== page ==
Forget whinging about a NZ$2800 phone, the starting price for a full frame mirrorless camera from Sony, Nikon or Canon is about twice that. And then you buy extra lenses.
The low-end camera market is already dead. The mid-range is struggling. There is almost no casual stand-alone camera market these days.
It’s still worth buying a standalone camera if you want consistent great pictures
There are good reasons to buy a high-quality standalone camera if you want to take great pictures.
The physics of camera optics means that, in general, you get better images with a bigger and better lens along with a big sensor array. You also need some distance between the lens and the focal plane where light hits photosensors.
None of this is possible in a phone which is often less than 10mm thick. Phone cameras have small lenses. There is almost no distance between the lens and the sensor array. Sensor arrays are also small, usually smaller than a fingernail while a more traditional digital camera might have an array the size of a matchbox.
Phones have plastic lenses, which, on the whole, are not as good as the glass lenses in cameras. Plastic can distort images. Phone makers spend millions developing better materials and techniques to reduce this, but glass still beats plastic.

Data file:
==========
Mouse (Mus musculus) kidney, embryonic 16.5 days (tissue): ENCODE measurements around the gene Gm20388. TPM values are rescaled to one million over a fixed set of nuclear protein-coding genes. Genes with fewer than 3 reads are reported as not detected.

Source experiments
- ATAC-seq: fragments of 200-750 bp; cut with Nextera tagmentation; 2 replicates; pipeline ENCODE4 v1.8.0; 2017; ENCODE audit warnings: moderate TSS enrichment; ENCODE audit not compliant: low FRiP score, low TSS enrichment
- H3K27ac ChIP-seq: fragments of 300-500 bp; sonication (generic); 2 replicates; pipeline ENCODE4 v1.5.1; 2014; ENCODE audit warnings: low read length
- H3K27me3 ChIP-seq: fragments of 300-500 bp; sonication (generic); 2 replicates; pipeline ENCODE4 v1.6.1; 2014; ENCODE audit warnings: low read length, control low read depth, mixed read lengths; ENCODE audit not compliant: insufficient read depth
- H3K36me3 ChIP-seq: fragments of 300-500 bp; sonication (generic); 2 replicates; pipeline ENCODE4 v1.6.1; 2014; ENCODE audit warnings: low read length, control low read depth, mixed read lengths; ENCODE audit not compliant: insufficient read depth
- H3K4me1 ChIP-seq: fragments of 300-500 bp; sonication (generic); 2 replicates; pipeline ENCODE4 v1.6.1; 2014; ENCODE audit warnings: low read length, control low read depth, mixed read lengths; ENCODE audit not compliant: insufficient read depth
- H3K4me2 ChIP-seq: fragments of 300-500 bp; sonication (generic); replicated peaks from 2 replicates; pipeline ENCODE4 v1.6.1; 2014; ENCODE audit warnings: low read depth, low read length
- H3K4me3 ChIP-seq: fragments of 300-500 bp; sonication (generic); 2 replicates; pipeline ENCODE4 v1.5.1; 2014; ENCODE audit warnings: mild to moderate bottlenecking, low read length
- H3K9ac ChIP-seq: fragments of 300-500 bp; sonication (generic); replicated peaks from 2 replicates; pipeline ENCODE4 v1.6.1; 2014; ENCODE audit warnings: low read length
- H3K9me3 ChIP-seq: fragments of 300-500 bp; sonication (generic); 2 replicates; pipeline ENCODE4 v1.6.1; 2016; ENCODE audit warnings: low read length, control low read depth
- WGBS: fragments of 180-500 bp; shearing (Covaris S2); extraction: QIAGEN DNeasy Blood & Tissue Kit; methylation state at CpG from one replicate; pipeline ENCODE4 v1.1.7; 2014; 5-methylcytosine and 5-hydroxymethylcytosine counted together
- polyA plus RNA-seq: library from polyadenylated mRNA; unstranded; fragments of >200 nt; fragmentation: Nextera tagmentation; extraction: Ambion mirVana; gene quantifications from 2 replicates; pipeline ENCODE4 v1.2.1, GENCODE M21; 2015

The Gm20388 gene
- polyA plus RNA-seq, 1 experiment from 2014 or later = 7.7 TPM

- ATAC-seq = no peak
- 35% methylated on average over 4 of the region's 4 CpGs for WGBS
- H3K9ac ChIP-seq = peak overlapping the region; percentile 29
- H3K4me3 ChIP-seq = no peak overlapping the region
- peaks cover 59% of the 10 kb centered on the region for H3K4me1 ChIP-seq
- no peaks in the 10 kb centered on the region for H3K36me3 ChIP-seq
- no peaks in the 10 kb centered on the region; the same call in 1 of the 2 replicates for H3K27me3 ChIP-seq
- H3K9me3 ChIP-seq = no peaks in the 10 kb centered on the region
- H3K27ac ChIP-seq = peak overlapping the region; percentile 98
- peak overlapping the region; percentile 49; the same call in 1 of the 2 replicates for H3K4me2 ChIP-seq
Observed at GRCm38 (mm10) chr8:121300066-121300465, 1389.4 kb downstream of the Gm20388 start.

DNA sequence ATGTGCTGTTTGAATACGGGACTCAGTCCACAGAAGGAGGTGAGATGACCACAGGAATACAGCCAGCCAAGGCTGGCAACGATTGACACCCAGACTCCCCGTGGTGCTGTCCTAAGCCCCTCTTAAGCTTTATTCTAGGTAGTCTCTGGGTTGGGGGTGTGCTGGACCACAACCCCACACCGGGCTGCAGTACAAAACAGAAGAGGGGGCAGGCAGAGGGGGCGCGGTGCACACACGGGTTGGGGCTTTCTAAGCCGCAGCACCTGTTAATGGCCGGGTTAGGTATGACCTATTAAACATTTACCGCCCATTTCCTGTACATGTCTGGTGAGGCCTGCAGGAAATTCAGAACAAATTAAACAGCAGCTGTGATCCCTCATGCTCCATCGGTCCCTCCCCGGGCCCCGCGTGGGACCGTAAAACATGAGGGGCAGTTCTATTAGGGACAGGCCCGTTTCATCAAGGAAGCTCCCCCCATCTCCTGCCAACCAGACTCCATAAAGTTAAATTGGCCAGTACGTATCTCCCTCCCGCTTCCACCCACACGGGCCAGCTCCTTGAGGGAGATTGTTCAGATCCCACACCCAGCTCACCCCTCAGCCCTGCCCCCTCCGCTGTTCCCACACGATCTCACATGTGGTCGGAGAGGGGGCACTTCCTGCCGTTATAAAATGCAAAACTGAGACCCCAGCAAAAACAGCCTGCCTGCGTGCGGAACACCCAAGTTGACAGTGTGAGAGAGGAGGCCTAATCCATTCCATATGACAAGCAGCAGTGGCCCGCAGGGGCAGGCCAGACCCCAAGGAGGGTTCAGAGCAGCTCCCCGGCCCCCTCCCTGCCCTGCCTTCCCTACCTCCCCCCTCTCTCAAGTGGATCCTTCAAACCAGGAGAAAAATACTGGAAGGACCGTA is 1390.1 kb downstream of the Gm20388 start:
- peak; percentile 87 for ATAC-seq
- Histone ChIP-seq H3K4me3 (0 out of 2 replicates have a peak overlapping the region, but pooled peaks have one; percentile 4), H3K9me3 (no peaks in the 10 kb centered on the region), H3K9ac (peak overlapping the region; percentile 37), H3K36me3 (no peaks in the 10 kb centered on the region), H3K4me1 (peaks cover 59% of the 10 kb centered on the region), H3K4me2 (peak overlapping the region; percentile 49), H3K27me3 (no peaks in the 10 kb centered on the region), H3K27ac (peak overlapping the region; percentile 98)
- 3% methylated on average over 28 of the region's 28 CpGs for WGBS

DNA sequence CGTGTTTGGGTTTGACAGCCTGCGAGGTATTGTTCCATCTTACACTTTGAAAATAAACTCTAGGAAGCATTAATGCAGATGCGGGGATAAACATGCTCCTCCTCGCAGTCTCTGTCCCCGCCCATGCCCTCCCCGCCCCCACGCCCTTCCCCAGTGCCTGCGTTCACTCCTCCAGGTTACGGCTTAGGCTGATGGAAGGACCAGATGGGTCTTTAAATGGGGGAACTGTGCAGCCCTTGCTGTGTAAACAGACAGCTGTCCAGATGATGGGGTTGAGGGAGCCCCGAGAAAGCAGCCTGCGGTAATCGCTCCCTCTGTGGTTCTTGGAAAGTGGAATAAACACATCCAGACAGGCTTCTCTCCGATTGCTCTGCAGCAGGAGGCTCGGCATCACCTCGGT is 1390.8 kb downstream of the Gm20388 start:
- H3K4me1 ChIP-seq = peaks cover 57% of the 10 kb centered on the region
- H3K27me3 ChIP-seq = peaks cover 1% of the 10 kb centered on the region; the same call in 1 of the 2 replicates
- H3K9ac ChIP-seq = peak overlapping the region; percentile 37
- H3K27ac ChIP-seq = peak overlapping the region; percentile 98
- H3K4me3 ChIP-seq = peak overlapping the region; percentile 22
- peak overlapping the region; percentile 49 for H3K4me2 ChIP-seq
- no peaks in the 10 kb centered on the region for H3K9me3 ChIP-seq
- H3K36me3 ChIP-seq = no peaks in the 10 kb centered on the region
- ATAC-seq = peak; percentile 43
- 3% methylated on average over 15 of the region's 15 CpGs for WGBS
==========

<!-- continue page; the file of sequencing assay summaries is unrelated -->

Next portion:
Phone cameras get around physical shortcoming with heavy duty computer processing. Upmarket phones have two or even three lenses. They combine their images to create better pictures. Most of the time this gets around the distortion.
Software does the heavy lifting
They do a hell of a lot of this in software. Which brings up an interesting philosophical point: Are they capturing reality or are they making it up?
You may wonder why phone makers keep putting faster and faster processors in their phones. After all, none of the last three or four generations of flagship phones have been slouches when it comes to handling most computing tasks.
The main reason for the extra grunt is to handle image processing. It’s a data-intensive task and phones have to do it in microseconds.
Phone makers love to tell you their models use artificial intelligence. Most of the time phones use the results of earlier AI work to inform their brute-force image processing. They don’t do on-the-fly artificial intelligence to process your pictures.
The results are impressive. When Apple gave me a demonstration of the iPhone XS Max, I was struck by how much like a digital SLR the results can be, in the right hands.
As much as I try, my iPhone or Huawei shots are never as good. I still get far better results from my ageing but trusty digital SLR. The pictures are often good enough to use in print.